19. Selma says:

    The Phoenix one is stupendous. You’d almost be forgiven for thinking it’s been photoshopped, it is so amazing. WOW. I am blown away!

    • magsx2 says:

      Hi Selma,
      It is magnificent, it was taken by Associated Press so it is genuine, god only knows how many the photographer took to get this one, just perfect.😀

  20. Randel says:

    Thanx for posting this. This is awesome. My papers around town here are junk, there was no mention. I only found out by your posting.

    • magsx2 says:

      Hi Randel,
      That is unreal that your local papers didn’t do a story on this, such a big event for the world. There are a lot of fantastic photos and videos on the event around, and each and everyone are great. At least now you have seen what took place with the eclipse, truly an amazing sight. We couldn’t see it here in Australia, but it was on the evening news.🙂

  21. Thanks for this post! I wanted to see the eclipse last night and missed it.🙂

    • magsx2 says:

      Hi August,
      It certainly was an event, magical in a way I think. I’m glad you liked the post, and Thank You for visiting and taking the time to comment.😀

  22. I found out about the Solar Eclipse an HOUR after it happened. Needless to say, I was kicking myself pretty hard, lol. Thanks for sharing the beauty, August! =D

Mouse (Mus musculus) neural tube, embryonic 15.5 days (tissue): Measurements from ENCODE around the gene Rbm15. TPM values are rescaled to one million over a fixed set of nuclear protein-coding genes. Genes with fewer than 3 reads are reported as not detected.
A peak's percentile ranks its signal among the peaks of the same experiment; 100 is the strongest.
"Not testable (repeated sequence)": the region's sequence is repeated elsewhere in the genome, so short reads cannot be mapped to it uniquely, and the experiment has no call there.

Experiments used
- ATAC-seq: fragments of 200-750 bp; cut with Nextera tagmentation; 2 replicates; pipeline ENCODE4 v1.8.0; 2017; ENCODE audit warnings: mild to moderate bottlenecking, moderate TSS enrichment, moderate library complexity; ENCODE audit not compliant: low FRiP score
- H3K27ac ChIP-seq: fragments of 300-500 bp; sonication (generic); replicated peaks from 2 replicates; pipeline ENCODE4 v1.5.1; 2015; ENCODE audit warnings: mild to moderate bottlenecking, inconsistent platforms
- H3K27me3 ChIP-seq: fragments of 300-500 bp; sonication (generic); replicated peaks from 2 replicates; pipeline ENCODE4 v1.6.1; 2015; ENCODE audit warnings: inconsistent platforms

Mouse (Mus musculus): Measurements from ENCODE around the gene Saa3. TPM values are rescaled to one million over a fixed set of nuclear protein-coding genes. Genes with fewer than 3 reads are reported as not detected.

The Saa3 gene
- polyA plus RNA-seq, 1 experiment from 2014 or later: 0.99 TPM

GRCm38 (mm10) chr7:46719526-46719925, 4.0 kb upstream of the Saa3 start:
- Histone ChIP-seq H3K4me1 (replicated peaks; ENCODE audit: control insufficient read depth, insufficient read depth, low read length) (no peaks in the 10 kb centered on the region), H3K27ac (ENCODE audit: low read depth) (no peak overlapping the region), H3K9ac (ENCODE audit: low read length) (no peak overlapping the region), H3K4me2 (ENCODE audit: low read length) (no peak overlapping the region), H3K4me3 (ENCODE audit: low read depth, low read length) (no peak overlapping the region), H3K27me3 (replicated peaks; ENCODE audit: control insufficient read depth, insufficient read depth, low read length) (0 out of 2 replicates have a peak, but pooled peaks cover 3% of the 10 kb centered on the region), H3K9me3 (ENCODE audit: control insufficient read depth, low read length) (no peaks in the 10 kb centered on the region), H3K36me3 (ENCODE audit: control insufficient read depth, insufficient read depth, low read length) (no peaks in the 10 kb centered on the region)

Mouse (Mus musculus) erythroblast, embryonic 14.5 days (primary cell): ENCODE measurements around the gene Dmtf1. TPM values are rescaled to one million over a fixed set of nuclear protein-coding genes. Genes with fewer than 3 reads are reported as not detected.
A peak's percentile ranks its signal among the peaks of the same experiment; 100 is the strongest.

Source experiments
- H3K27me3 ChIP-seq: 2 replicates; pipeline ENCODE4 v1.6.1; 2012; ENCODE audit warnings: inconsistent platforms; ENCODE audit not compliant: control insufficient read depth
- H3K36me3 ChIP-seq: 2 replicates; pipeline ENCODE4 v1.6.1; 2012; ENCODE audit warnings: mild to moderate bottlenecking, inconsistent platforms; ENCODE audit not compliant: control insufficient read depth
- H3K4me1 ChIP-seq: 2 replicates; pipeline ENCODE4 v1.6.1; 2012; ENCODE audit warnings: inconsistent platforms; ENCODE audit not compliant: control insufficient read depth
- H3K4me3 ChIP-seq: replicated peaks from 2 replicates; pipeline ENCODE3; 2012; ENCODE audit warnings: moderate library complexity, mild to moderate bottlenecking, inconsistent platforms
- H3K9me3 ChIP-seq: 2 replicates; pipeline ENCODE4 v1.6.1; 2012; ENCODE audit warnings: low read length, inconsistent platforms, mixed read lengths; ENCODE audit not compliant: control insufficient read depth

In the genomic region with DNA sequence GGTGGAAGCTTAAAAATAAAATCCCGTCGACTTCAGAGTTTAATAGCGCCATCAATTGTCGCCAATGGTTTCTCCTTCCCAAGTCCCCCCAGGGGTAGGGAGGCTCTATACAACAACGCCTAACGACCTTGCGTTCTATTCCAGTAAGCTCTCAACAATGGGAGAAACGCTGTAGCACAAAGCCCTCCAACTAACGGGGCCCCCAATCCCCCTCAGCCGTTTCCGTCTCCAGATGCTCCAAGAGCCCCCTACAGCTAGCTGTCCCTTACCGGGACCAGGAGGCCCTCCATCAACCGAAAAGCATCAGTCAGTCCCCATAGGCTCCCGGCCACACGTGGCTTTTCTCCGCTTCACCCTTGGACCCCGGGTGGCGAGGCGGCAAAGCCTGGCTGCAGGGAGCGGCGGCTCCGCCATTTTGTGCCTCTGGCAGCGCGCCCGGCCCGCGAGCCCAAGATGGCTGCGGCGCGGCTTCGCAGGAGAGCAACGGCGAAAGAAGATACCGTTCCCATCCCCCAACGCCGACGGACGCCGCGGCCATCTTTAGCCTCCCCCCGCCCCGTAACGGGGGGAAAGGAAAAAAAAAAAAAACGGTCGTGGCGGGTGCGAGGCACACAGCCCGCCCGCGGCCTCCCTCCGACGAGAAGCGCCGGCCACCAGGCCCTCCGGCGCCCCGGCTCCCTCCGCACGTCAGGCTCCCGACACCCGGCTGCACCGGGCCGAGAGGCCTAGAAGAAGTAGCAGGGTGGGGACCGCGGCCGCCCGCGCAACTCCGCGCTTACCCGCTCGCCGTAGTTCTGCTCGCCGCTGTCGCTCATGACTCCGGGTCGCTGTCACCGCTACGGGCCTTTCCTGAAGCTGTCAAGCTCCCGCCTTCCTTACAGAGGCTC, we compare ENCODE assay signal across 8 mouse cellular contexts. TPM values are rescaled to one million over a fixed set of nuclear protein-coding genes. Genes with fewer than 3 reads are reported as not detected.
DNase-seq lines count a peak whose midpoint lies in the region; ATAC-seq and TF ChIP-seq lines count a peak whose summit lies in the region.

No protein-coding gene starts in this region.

23. wow, great pictures! Thank you for sharing!

  24. travelrat says:

    I think the best & most atmospheric pictures are the ones of people watching the eclipse rather than the eclipse itself … we found a parallel at Uluru, when a Polish guy in our group took more (very good!) photos of people watching the sunrise on the rock, and only about two of the rock itself.

    We last had an eclipse of any note here in, I think, 1998 … we had 98% totality here; the only place you could see a 100% one was in Cornwall, which was completely clouded over!

    My friend, who lives in Cairo, said her Egyptian husband drew all the curtains, and wouldn’t let her go outside to see it, lest something evil befall them.

    As for the Transit of Venus, as it’s correctly known … maybe you know that observing it was the primary object of James Cook’s first voyage?

    • magsx2 says:

      Hi travelrat,
      They have put plenty of photos of the people watching in the picture gallery’s, all very interesting. I actually saw a few that did not use any sun filter at all, very silly on their part.
      No I didn’t know that about James Cook, how very interesting, thank you for the information.🙂

      • travelrat says:

        We heard all sorts of urban myths in 1998 … like, if you pointed your camera directly at the sun, it would either burn your film or melt the shutter.

        I put on just about every filter I owned … my pictures have an orange cast to them, which, in my opinion, made them even more atmospheric.

  25. Barb says:

    Thanks. It was raining here as usual. So here’s a hug for posting pictures.

    • magsx2 says:

      Hi Barb,